22 Aug Hammershøi, a painter who immortalized silence
The painter of tones and calm
Architecture, geometry and light. These are the keys to understanding the bewildering work of the Danish Hammershoi. A painter, perhaps unknown, but it figures prominently in the history of art as heir to Vermeer and Hopper precursor place.
Interior with a girl on the piano. 1901. Vilhelm Hammershoi
Probably for a spectator of our time, the minimalist intimacy of Vilhelm Hammershoi (Copenhagen, 1864-1916) radiates an intense feeling of calm. Nothing to do with what austerity and stillness of his paintings caused in the minds of most of his contemporaries. And in fact, if you watch closely, your canvases can become really disturbing, because we find doors that do not have handles, table legs with impossible shadows or black masses in the middle of a room full of light.
The sister of the artist, Anna Hammershoi. 1885. Vilhelm Hammershoi
His portrait of his sister Anna, at the age of twenty-one, his first work on a large scale, was already advancing many of the characteristics of his painting: the white door, the dark colored dress, the use of a somber and very refined chromatic range Gray and amber, the sobriety or introspection of the person portrayed. Hammershoi repeated these preferences over and over again in his works along with his taste for the back portrait and the interiors. Coming to make more than 60 images of the apartment where he lived with his wife Ida in Copenhagen. A floor full of furniture and paintings that the Danish eliminated or reorganized to create their compositions. Why?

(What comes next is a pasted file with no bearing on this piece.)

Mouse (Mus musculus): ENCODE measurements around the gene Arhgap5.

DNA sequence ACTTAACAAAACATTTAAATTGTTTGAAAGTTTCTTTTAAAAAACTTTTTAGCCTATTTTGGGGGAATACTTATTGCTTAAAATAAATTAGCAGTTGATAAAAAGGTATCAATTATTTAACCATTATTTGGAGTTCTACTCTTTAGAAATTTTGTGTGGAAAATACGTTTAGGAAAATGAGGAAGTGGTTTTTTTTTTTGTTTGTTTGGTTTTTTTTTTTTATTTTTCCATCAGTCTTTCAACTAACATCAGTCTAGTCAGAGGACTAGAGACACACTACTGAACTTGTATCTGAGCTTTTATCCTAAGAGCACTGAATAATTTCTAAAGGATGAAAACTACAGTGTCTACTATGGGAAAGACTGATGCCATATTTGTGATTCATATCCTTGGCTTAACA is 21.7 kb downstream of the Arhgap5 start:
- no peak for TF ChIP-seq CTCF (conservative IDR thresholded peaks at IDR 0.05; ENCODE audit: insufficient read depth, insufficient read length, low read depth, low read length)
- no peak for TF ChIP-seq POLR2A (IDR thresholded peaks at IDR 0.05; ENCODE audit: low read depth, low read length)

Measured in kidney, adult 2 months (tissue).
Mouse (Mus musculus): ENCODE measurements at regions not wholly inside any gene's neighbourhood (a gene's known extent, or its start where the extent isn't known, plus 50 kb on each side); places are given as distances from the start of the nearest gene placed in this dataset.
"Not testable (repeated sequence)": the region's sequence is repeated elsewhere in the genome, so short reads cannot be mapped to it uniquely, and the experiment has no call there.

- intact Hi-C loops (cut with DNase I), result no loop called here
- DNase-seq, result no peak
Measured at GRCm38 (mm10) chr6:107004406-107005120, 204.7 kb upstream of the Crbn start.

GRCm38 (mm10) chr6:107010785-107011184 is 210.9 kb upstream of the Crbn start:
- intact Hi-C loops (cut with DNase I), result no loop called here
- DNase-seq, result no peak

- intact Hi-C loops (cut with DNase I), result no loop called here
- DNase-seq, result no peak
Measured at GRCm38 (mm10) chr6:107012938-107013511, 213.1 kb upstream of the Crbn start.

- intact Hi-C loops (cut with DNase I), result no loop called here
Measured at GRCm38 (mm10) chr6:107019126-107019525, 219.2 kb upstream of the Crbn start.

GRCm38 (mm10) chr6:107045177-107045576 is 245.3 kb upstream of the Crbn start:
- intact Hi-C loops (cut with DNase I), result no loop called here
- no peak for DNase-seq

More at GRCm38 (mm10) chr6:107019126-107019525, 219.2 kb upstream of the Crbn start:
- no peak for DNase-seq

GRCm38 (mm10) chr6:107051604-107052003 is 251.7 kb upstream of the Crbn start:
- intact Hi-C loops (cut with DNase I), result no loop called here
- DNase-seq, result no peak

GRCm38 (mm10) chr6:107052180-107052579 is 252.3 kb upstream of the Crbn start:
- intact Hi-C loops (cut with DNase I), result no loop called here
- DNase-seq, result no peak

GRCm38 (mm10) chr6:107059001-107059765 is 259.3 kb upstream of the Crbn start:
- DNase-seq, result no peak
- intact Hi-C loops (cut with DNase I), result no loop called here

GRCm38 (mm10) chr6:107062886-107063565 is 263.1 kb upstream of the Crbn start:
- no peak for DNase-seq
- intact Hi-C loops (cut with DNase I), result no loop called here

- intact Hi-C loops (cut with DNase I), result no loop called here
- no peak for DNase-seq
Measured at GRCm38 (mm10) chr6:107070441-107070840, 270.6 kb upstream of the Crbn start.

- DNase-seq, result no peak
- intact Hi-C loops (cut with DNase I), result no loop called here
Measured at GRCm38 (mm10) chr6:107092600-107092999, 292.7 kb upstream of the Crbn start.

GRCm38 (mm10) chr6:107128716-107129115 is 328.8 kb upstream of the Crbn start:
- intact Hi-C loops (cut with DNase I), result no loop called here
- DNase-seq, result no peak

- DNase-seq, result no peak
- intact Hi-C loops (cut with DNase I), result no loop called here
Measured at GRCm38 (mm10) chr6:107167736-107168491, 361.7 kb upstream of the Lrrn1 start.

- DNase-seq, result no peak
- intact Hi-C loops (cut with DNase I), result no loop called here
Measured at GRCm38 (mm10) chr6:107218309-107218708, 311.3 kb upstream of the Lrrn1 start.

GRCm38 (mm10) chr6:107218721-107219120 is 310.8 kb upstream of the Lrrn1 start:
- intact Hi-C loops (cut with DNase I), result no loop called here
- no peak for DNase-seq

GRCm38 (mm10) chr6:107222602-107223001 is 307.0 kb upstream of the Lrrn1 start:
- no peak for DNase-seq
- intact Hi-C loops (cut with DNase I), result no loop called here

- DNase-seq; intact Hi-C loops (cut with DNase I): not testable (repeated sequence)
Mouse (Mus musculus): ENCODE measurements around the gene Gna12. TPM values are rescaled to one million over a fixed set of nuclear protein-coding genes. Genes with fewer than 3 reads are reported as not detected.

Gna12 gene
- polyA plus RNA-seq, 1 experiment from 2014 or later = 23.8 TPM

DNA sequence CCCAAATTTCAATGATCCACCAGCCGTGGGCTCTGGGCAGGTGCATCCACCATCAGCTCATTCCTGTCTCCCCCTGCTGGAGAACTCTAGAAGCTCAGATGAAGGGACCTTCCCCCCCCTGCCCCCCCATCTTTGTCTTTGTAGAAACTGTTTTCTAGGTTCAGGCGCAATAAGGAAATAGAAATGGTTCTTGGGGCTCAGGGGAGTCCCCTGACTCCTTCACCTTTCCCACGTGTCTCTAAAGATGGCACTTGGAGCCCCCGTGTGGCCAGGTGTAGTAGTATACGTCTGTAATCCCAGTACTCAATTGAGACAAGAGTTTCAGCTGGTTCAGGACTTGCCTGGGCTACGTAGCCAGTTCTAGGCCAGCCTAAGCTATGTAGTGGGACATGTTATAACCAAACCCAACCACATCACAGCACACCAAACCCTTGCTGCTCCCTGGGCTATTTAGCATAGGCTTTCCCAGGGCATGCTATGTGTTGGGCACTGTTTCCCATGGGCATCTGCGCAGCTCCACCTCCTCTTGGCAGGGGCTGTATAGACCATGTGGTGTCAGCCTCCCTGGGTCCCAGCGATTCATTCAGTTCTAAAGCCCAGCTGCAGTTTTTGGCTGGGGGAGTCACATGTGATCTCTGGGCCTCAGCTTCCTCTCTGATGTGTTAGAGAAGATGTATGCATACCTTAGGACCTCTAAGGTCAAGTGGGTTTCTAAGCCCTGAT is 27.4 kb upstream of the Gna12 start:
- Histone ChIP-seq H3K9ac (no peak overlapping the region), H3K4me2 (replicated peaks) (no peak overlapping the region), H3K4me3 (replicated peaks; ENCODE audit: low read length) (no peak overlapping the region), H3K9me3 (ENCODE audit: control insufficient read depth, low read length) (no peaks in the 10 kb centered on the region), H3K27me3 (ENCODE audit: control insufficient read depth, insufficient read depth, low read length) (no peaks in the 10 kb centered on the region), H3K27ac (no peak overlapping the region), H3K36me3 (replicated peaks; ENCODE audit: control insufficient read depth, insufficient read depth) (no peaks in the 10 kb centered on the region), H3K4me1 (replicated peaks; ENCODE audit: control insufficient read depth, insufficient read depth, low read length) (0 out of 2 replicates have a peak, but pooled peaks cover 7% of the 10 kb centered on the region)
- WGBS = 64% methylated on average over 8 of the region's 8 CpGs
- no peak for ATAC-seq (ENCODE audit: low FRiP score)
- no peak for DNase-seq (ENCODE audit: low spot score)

White doors or Open doors (Strandgade, 30). 1905. Vilhelm Hammershoi
Hammershoi studied, like his predecessors of the Golden Age, in the Real Danish Academy. He left this institution in 1883 to finally develop a style that included the influence of artists such as American Whistler or the Dutch Vermeer and Pieter de Hooch. This influence is seen in the visual game that recreates in scenarios with open doors and windows in the background. Although, he did not use this resource to connect the interior with the outside or to reveal something, except a strip of light. Or, simply, the reflection of sunlight passing through the window and illuminating the dust in the air.
1900. Vilhelm Hammershoi
In other paintings, such as Resting (1905), he introduces a new sensuality through the figure of the woman, counteracting the cold geometry. The young women, with their backs, wear their hair gathered with few loose locks. The neck, free, receives the light. This gesture is reminiscent of Friedrich’s canvas, Woman in the Window (1822), in which light also strikes the back of the girl’s neck. The Danish also includes the blunting of the blouse that insinuates the whiteness of the back, in counterpoint with the flower-shaped cup located above the piece of furniture.
The truth is that Hammershøi sought beauty in the lines and in the architectural content of images, especially in empty rooms. And he found it in his balance, emphasizing or dispensing with certain details with the ultimate aim of retaining harmony in his compositions.